Nostalgia rocks, with local band Smooth Riff.
It’s not often that I get to hear rock bands these days. And most certainly not Indian rock bands, which can be quite bad — really. Once in about 10 years, though, one gets into what you might call ‘situations’.
And that’s exactly what happened at Darjeeling last week. The evening entertainment at a sales conference of The Hindu Group featured a local rock band called Smooth Riff.
Not wanting to appear rude to the hosts and disrespectful to the band, I conducted my personal foolproof test. “Can you play something by Mark Knopfler, please,” I asked the lead singer and guitarist, Vishal Yonzon.
He assented with his eyes and, after a few surprisingly nice covers of Hindi songs, played one of the spiffiest versions of Sultans of Swing that I have ever heard by an Indian band. The last time I heard it played so well was in 2003, when a group from the Indian army — all from the Northeast, by the way — played, as the kids say, a ‘rocking’ version.
Yonzon’s guitaring was good as any, especially the solo bit towards the end. Those boys got it just right.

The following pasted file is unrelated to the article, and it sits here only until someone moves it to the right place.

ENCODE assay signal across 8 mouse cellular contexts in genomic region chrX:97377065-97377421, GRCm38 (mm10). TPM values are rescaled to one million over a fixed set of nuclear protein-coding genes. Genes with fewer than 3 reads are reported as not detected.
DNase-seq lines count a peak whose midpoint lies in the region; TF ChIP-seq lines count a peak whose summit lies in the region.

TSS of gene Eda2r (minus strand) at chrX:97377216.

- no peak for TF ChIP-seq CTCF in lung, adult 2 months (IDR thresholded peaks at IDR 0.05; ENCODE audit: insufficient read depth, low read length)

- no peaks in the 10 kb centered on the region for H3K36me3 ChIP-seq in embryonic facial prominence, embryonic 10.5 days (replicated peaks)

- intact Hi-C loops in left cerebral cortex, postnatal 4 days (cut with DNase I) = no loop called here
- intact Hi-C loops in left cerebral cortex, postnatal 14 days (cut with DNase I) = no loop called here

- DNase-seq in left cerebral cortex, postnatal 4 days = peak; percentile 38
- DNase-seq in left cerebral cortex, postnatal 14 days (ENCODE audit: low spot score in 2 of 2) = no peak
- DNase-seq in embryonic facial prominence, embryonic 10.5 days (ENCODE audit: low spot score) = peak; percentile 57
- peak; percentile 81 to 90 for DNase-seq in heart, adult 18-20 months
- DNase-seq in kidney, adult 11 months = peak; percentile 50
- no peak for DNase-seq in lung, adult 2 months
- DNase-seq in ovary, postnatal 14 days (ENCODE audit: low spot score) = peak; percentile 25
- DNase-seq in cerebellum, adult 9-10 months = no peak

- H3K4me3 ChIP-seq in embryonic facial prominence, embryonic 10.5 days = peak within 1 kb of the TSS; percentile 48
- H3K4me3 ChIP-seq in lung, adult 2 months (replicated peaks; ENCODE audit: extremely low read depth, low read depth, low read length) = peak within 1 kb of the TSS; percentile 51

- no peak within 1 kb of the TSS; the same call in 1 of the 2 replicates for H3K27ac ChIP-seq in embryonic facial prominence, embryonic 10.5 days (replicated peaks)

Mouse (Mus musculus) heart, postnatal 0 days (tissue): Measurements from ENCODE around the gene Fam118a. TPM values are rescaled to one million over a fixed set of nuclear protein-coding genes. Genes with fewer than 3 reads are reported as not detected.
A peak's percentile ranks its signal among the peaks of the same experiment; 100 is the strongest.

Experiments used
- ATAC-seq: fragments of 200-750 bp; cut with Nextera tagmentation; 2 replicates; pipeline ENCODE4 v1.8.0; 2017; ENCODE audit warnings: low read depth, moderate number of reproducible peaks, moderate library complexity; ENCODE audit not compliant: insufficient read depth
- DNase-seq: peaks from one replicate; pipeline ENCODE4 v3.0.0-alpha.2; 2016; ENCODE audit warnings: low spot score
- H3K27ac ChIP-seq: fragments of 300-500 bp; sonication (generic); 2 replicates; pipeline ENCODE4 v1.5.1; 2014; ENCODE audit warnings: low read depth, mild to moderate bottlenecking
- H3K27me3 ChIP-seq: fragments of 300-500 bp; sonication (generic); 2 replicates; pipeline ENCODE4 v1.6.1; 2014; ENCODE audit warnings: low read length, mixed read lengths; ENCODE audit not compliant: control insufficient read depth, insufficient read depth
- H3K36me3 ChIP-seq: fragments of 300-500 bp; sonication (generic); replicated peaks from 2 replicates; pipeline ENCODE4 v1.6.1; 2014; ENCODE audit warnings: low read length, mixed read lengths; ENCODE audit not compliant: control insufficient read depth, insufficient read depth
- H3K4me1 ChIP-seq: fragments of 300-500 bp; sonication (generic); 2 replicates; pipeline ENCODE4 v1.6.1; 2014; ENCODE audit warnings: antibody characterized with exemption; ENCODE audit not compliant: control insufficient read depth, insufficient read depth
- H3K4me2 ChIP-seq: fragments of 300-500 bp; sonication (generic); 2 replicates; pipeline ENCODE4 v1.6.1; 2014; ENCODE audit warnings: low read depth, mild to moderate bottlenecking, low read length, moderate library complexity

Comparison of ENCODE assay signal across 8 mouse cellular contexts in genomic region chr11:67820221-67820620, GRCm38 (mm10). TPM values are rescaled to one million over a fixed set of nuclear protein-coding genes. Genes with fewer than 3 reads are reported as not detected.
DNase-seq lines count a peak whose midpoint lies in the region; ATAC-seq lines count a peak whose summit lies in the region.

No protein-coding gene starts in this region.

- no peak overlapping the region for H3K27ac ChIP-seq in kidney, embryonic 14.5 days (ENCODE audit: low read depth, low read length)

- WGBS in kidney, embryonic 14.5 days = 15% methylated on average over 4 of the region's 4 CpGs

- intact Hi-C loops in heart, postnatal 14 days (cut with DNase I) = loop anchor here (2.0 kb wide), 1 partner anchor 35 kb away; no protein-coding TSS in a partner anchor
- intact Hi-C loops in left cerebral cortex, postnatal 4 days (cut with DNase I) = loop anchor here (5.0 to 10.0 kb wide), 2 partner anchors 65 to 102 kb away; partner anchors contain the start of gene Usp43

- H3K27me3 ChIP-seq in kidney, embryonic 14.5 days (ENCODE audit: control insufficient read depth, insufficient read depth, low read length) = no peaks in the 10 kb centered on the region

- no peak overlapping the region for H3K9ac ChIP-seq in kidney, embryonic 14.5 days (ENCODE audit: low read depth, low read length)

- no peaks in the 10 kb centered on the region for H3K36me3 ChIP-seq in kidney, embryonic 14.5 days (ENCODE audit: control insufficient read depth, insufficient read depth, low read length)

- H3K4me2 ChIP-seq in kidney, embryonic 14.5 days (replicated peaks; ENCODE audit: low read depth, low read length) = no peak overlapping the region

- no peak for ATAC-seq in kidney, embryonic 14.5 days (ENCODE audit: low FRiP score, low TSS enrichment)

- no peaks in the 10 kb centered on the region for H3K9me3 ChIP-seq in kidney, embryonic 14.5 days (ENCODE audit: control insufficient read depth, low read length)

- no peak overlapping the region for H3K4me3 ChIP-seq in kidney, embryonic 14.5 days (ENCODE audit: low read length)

The best was yet to come, though. The band had played so well the previous day that, by popular demand, the lads (34, 24, 24, 24) were invited on the second day as well.
The evening wore on with the usual covers when, suddenly, through the gathering mists of the ever-soothing whiskey, I heard the opening bars of a completely unexpected song — good old Mustang Sally from 1965.
Only one other person in the room looked up sharply — we raised our eyebrows at each other in silent surprise.
That, for us, was the high point of the evening.
Yonzon said he practised physiotherapy for a living. Avishek Darnal, who plays rhythm, ran a cloth/clothes shop and has played the guitar since he was 12. Sudeep Sundas on the bass guitar is an adventure tour guide playing since 14. But hang on, the drummer — the guy with that endearing smile — Ningma Lama will soon be a policeman.
Bang on, McDuff, I told the drummer, on heads if need be.
They’ve played together since 2008 and admittedly did not practise much — no time, maybe once a week, they said with their eyes down.
Nor do they perform much outside Darjeeling. No one calls them, said Yonzon.
None of them has learnt music formally and they “just picked it up”. They don’t have a keyboard player, by the way, as they are “not comfortable with it”.
What would they do when Lama goes off to catch the bad guys, I asked. They looked worried for the first time. Lama just grinned.
Their equipment obviously costs quite a lot — the cheapest they had cost Rs 25,000.
Who pays, I asked, knowing fully well the answer. They did, of course, a part of it anyway.
And, finally, a grin turned up on the other three faces too: What are parents for, asked Darnal.
Yes, indeed, what are parents for if not to produce such talent?